All Problems Are Emotional Problems

Posted on June 25, 2015 by Nate Regier / 0 comments
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As a leader have you ever felt frustrated because you can’t seem to get to the root of the problem? Regardless of what solution is proposed there is some form of resistance. It’s like a moving target.

Most problem-solving efforts are doomed to fail because the real issue – an emotional issue – is never disclosed. People are motivated to reduce uncomfortable and negative emotions, and will go to great lengths to do so. However, if they are unaware or unwilling to disclose these emotions, problem-solving will go around and around without resolution.

What if I am a politician and I am afraid that my constituency will abandon me if I change my mind about an issue I have historically opposed, even with solid evidence to support my decision? I may find fault with every solution proposed by my peers, even though I keep asking for “out of the box thinking.” I become impossible to please and may adopt an all-or-nothing attitude. Without disclosing the emotional problem I am trying to solve, I am more of a hindrance than a help.

The emotional solution I am trying to find is saving face and feeling respected for my decision. If I disclose this problem, I can engage others to help and be more open to creative problem-solving. Sure, it’s vulnerable and risky. And it’s the only way to become a genuine participant in problem-solving efforts.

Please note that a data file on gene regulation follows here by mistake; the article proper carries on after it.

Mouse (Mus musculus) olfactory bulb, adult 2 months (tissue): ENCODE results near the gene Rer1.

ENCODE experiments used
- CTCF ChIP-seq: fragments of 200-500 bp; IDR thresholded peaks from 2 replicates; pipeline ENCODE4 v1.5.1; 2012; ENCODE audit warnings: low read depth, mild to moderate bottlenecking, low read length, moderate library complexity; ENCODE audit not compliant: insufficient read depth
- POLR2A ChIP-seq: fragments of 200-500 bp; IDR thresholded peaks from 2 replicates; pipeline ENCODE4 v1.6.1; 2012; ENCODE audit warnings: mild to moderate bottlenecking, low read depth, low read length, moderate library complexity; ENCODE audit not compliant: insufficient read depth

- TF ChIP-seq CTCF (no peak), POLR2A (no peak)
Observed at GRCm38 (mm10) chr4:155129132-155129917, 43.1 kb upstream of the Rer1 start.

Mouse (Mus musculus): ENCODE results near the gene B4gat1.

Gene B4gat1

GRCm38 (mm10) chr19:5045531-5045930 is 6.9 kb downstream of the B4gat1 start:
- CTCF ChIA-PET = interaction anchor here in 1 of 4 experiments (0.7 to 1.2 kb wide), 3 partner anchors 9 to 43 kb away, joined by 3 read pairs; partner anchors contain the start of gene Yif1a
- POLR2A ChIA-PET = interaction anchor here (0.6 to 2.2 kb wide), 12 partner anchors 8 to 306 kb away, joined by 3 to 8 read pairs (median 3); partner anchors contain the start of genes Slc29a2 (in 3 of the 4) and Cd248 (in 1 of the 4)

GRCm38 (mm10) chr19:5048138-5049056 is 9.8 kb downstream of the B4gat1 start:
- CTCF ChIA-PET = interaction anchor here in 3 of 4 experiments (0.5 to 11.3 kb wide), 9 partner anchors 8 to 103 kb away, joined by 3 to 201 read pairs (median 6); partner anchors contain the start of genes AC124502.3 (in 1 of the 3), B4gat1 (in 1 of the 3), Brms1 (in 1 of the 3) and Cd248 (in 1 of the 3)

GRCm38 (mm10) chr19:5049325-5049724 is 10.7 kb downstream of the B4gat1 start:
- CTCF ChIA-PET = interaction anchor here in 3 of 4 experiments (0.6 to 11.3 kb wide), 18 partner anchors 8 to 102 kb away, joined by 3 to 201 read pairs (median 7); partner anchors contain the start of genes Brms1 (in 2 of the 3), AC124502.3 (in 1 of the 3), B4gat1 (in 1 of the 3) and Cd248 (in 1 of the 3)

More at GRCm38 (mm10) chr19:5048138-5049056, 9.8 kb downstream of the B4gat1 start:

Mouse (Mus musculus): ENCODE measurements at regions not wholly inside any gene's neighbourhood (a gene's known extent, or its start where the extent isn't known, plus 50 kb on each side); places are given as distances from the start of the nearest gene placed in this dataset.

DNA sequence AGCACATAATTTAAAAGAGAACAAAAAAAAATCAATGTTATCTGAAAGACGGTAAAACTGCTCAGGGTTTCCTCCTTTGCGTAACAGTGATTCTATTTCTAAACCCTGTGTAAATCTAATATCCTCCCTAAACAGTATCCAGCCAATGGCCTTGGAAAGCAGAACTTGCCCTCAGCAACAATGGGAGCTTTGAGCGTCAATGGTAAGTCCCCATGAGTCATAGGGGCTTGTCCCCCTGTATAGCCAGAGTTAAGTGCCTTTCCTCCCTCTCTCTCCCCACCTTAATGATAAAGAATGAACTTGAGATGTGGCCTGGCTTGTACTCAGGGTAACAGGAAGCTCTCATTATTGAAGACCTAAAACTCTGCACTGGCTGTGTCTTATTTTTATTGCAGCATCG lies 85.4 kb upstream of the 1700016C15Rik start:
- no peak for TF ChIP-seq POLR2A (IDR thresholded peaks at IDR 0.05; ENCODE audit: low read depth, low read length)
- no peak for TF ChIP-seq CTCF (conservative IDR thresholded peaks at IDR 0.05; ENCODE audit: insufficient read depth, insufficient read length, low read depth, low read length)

As a leader, the best way to reach solutions that last is to create an environment where people feel safe sharing their emotional concerns. Try saying something like, “You might have uncomfortable feelings about the merger. It’s OK to share these before we get started because these emotions are natural and OK. I feel anxious myself.”

Once these are on the table, the next step is to describe the ideal “end state emotion” we are striving for. Try saying something like, “Thanks so much for sharing your feelings about this merger. Now let’s finish this sentence; The ideal solution would help me feel ______.” When doing this, avoid any mention of the actual solution. Focus first on how you will feel about the solution.

Once people are clear about their feelings, and how they want to feel instead, this awareness can be used as a litmus test for problem solving. If I am feeling sad about the change in direction and need to grieve, then how can we find solutions that honor what’s been lost? If I am feeling afraid of being abandoned by my constituency and the ideal solution would help me feel respected and supported, what measures can we take to provide that respect?

If problem-solving seems to be going nowhere, one of the best ways to get unstuck is to identify core emotional drivers and desired emotional end-states. Getting to the emotional root of the problem usually uncovers a host of new opportunities and transforms the problem-solving effort.

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